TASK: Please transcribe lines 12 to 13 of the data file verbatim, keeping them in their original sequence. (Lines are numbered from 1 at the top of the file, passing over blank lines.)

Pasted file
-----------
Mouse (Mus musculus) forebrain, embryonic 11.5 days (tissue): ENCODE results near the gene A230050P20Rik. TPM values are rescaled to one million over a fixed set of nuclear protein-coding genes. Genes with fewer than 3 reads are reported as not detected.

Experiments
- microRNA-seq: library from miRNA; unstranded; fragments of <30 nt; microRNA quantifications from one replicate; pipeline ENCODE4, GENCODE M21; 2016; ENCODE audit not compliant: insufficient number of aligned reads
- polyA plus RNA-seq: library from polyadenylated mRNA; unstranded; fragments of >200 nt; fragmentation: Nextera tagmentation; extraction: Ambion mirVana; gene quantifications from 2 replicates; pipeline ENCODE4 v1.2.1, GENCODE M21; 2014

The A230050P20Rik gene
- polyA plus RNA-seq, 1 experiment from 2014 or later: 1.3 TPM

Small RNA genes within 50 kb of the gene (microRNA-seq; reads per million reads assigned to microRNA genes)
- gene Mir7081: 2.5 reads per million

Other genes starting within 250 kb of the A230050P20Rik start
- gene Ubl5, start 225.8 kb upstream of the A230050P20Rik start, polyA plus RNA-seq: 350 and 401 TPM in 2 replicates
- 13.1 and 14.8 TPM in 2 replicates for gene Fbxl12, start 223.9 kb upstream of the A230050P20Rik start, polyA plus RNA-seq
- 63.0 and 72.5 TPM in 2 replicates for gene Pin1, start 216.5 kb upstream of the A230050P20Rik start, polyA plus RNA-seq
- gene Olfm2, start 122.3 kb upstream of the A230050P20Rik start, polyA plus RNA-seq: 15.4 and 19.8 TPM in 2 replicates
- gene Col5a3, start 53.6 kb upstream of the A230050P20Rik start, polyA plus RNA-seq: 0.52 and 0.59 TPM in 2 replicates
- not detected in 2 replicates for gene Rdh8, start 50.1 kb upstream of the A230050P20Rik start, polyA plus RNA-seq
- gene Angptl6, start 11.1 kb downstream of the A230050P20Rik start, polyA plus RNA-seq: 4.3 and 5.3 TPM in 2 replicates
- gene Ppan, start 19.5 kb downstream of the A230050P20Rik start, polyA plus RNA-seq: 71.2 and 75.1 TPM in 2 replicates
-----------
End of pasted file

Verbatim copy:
- 63.0 and 72.5 TPM in 2 replicates for gene Pin1, start 216.5 kb upstream of the A230050P20Rik start, polyA plus RNA-seq
- gene Olfm2, start 122.3 kb upstream of the A230050P20Rik start, polyA plus RNA-seq: 15.4 and 19.8 TPM in 2 replicates